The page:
February 20, 2013 - Wednesday of the First Week of Lent

Jonah 3:1-10
Psalm 51:3-4, 12-13, 18-19
Luke 11:29-32

No one is beyond the forgiveness of God: not the people of Nineveh who, 3000 years later are still remembered as being particularly cruel, nor King David who killed a trusted soldier in order to cover up the affair with his wife. God will not spurn a humble, contrite heart. There is no sin which God will not forgive. The sins we have committed are not preventing us from being saved, but our defense of sin is. God wants to forgive us, but we hide our sins. No one can hide their sins except from themself. All our sins are being done in full sight of heaven and hell. God wants to forgive us, but we have excuses for why we committed the sin. God wants to forgive us, but we say that what we did is not a sin. God wants to forgive us, but we would rather pretend that we do not need forgiveness.

God is infinitely good. The smallest sin we ever committed is, therefore, an infinite offense. If we understood the enormity of God’s love for us, we would understand why there can never be a small sin. No matter what we have done, whether or not we would be judged by the world as very bad people, we need hearts contrite and humbled.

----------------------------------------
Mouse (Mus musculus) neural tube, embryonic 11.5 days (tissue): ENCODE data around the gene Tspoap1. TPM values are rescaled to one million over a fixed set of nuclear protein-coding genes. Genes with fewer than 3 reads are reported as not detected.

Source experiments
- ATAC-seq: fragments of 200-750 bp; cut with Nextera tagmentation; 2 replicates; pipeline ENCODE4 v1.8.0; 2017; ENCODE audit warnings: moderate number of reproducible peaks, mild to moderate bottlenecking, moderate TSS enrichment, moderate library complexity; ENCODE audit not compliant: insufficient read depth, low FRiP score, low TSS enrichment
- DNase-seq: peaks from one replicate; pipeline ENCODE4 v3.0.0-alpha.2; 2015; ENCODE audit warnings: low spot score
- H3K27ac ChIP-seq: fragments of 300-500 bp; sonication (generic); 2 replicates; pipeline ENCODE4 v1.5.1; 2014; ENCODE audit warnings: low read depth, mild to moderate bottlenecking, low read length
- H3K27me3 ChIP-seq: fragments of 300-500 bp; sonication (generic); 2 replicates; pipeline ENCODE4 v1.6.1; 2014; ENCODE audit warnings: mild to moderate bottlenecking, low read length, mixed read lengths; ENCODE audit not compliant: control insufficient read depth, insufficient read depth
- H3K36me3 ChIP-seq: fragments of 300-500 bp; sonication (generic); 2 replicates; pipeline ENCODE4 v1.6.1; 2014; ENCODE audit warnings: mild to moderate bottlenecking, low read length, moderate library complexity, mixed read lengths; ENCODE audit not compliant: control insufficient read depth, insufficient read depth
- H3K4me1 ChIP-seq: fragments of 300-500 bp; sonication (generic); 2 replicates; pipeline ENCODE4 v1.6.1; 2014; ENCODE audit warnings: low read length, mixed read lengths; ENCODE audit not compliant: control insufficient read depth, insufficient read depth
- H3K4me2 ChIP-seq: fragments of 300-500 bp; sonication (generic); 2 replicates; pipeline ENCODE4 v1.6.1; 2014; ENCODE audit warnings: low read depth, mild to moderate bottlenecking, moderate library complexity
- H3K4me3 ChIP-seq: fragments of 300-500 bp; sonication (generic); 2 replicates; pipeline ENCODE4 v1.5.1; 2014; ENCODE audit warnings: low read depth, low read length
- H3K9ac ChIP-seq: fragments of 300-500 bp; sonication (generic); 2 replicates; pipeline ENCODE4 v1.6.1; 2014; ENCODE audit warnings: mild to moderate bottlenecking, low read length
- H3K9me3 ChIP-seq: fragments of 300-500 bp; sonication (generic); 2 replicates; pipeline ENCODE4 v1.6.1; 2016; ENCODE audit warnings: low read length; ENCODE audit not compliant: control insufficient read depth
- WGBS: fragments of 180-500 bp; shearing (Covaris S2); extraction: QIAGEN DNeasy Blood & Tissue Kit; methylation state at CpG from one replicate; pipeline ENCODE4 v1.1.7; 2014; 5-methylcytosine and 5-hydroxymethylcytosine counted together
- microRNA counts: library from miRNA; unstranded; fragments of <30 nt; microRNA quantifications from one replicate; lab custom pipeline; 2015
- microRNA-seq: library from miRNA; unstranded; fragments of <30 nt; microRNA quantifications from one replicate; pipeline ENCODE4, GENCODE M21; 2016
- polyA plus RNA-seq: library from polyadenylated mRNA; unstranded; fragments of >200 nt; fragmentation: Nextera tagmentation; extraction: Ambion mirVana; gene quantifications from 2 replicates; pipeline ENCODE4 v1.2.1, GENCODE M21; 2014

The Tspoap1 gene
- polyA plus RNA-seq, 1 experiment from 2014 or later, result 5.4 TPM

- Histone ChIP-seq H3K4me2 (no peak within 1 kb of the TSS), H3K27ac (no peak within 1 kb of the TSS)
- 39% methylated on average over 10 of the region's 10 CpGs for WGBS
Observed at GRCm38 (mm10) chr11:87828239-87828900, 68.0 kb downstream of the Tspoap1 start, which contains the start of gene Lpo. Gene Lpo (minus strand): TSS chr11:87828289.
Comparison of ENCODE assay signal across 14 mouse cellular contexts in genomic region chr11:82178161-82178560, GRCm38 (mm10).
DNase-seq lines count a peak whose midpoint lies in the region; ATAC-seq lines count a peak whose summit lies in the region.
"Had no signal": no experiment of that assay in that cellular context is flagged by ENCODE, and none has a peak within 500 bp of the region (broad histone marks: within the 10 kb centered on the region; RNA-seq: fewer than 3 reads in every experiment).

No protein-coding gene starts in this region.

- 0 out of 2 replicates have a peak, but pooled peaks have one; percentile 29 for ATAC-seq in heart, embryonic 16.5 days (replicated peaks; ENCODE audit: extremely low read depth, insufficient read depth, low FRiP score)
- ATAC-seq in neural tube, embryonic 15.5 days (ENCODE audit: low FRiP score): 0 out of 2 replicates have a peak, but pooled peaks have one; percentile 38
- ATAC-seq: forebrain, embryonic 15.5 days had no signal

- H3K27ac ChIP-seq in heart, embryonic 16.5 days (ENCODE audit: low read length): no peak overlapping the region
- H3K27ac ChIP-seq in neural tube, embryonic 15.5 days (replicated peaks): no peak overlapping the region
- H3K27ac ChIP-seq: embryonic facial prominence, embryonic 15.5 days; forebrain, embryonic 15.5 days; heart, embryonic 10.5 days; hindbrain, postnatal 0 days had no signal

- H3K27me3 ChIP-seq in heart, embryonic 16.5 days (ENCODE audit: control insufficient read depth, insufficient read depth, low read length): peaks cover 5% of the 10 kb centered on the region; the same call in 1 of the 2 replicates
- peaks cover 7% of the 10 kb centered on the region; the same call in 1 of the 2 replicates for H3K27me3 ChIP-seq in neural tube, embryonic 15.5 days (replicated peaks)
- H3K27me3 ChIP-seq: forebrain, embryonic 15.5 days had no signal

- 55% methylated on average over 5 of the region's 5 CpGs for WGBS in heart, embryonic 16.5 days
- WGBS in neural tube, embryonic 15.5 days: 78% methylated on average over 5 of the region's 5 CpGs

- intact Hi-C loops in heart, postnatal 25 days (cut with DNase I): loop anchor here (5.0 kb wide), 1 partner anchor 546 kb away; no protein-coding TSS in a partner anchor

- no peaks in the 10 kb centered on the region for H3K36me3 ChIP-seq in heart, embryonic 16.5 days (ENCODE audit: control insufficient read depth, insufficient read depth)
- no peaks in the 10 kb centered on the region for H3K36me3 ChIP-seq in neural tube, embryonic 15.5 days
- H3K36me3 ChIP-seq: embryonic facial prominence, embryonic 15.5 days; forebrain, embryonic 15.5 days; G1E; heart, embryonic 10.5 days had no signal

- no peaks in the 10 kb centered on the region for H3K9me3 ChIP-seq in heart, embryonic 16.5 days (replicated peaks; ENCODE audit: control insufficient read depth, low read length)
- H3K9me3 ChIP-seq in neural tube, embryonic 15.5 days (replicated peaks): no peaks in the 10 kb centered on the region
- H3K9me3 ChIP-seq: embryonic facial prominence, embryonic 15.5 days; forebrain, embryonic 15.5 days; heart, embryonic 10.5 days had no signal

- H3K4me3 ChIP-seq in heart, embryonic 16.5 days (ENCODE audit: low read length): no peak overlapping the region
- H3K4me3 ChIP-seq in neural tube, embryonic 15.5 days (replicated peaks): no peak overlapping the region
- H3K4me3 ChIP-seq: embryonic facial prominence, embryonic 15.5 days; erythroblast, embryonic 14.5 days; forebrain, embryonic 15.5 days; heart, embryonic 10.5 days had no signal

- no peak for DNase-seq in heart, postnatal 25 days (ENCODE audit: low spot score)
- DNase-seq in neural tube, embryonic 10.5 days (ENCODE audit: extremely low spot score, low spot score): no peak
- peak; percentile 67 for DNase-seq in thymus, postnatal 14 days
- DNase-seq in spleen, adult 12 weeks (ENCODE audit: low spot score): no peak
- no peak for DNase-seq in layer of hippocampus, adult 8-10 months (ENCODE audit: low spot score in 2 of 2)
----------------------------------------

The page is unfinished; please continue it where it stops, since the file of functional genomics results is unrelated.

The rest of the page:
How will our hardened hearts become contrite, humble hearts? Only God’s grace can do this, but we accept this grace when we repent. Repenting means confessing our sin and committing to never do it again. We are in constant need of repentance because we are constantly failing. We must repent today and every day until we die. The alternative is to accept sin into our life, to stop fighting against evil, to compromise our soul; the alternative is a heart impenitent and proud.

Heaven is full of prostitutes and murderers and drug dealers and thieves and adulterers; the saints, with only one exception, were all sinners with contrite, humble hearts. When we are before the judgment seat of God, we will not need to defend our sins. Indeed, we must not try to defend the indefensible. It will not matter on that day how many sins we committed or what they were. Only our accuser will be concerned with that. It will only matter whether we repented of them all. We are guilty; our only hope is forgiveness.